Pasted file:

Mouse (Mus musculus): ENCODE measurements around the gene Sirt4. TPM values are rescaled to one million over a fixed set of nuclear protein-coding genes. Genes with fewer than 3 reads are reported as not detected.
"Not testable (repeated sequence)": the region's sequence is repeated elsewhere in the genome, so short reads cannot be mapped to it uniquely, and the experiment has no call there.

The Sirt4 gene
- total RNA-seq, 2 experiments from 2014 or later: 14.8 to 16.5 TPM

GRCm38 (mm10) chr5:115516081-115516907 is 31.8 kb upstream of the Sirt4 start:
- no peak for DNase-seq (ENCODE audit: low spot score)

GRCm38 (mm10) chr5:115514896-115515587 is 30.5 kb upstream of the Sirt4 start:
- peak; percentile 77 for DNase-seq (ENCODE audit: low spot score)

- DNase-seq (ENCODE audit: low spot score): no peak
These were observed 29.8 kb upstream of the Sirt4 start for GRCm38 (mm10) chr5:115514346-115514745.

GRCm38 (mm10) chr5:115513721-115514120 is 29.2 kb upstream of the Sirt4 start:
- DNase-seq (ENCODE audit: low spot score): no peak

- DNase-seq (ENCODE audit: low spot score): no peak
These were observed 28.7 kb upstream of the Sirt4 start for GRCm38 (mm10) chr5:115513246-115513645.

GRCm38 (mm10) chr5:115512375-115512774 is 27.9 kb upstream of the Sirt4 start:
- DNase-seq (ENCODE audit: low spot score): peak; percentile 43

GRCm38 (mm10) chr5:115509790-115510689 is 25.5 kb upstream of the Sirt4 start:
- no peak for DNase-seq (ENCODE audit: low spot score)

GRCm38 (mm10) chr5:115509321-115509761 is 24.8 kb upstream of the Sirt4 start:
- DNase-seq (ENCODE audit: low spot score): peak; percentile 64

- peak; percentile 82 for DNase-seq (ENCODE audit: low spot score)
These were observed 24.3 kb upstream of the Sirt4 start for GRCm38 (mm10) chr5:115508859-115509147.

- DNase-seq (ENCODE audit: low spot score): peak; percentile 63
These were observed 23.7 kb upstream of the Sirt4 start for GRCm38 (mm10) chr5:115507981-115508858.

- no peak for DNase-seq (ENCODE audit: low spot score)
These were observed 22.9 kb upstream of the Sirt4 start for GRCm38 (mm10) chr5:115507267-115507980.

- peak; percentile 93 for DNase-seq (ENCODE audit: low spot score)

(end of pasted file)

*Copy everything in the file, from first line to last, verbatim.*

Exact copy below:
Mouse (Mus musculus): ENCODE measurements around the gene Sirt4. TPM values are rescaled to one million over a fixed set of nuclear protein-coding genes. Genes with fewer than 3 reads are reported as not detected.
"Not testable (repeated sequence)": the region's sequence is repeated elsewhere in the genome, so short reads cannot be mapped to it uniquely, and the experiment has no call there.

The Sirt4 gene
- total RNA-seq, 2 experiments from 2014 or later: 14.8 to 16.5 TPM

GRCm38 (mm10) chr5:115516081-115516907 is 31.8 kb upstream of the Sirt4 start:
- no peak for DNase-seq (ENCODE audit: low spot score)

GRCm38 (mm10) chr5:115514896-115515587 is 30.5 kb upstream of the Sirt4 start:
- peak; percentile 77 for DNase-seq (ENCODE audit: low spot score)

- DNase-seq (ENCODE audit: low spot score): no peak
These were observed 29.8 kb upstream of the Sirt4 start for GRCm38 (mm10) chr5:115514346-115514745.

GRCm38 (mm10) chr5:115513721-115514120 is 29.2 kb upstream of the Sirt4 start:
- DNase-seq (ENCODE audit: low spot score): no peak

- DNase-seq (ENCODE audit: low spot score): no peak
These were observed 28.7 kb upstream of the Sirt4 start for GRCm38 (mm10) chr5:115513246-115513645.

GRCm38 (mm10) chr5:115512375-115512774 is 27.9 kb upstream of the Sirt4 start:
- DNase-seq (ENCODE audit: low spot score): peak; percentile 43

GRCm38 (mm10) chr5:115509790-115510689 is 25.5 kb upstream of the Sirt4 start:
- no peak for DNase-seq (ENCODE audit: low spot score)

GRCm38 (mm10) chr5:115509321-115509761 is 24.8 kb upstream of the Sirt4 start:
- DNase-seq (ENCODE audit: low spot score): peak; percentile 64

- peak; percentile 82 for DNase-seq (ENCODE audit: low spot score)
These were observed 24.3 kb upstream of the Sirt4 start for GRCm38 (mm10) chr5:115508859-115509147.

- DNase-seq (ENCODE audit: low spot score): peak; percentile 63
These were observed 23.7 kb upstream of the Sirt4 start for GRCm38 (mm10) chr5:115507981-115508858.

- no peak for DNase-seq (ENCODE audit: low spot score)
These were observed 22.9 kb upstream of the Sirt4 start for GRCm38 (mm10) chr5:115507267-115507980.

- peak; percentile 93 for DNase-seq (ENCODE audit: low spot score)